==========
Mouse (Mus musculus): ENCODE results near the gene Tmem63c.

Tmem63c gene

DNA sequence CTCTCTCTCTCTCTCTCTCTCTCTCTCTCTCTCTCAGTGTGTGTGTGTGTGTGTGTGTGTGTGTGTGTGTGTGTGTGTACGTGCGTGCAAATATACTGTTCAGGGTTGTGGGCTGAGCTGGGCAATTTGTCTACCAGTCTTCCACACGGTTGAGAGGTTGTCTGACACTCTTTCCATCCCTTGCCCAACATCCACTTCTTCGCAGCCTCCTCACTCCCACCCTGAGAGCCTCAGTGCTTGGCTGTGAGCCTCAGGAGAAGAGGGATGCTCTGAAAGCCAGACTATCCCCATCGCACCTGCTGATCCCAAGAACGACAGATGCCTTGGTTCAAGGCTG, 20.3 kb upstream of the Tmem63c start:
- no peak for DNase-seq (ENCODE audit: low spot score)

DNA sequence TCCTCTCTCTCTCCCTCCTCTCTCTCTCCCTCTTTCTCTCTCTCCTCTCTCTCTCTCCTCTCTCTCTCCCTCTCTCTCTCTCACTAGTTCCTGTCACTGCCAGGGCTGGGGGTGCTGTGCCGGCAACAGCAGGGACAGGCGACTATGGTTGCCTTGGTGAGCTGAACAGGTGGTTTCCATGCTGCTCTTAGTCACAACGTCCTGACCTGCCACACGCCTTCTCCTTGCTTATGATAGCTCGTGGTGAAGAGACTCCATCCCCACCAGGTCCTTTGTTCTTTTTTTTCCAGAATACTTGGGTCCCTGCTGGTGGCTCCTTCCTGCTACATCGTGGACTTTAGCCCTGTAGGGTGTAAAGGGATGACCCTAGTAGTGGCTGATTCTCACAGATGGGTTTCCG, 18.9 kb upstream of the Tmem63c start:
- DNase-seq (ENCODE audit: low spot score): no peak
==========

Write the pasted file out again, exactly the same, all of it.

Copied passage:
Mouse (Mus musculus): ENCODE results near the gene Tmem63c.

Tmem63c gene

DNA sequence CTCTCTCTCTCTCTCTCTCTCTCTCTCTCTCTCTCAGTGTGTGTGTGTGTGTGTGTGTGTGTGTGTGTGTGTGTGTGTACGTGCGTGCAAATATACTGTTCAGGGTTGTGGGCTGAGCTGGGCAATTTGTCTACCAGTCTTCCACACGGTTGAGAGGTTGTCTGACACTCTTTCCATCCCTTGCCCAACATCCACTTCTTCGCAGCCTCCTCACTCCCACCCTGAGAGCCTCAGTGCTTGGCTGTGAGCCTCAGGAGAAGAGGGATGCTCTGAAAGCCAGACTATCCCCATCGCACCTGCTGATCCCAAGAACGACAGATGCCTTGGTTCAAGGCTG, 20.3 kb upstream of the Tmem63c start:
- no peak for DNase-seq (ENCODE audit: low spot score)

DNA sequence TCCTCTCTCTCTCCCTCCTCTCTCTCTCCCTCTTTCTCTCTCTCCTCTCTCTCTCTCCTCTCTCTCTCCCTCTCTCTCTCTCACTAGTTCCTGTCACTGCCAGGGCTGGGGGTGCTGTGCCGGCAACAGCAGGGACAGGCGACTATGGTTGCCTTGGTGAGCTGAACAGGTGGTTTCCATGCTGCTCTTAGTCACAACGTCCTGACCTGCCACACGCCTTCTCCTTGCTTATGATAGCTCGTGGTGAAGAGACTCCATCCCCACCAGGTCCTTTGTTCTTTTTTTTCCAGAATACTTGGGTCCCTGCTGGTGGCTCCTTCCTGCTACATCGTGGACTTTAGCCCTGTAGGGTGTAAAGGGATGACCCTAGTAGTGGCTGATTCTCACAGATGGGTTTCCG, 18.9 kb upstream of the Tmem63c start:
- DNase-seq (ENCODE audit: low spot score): no peak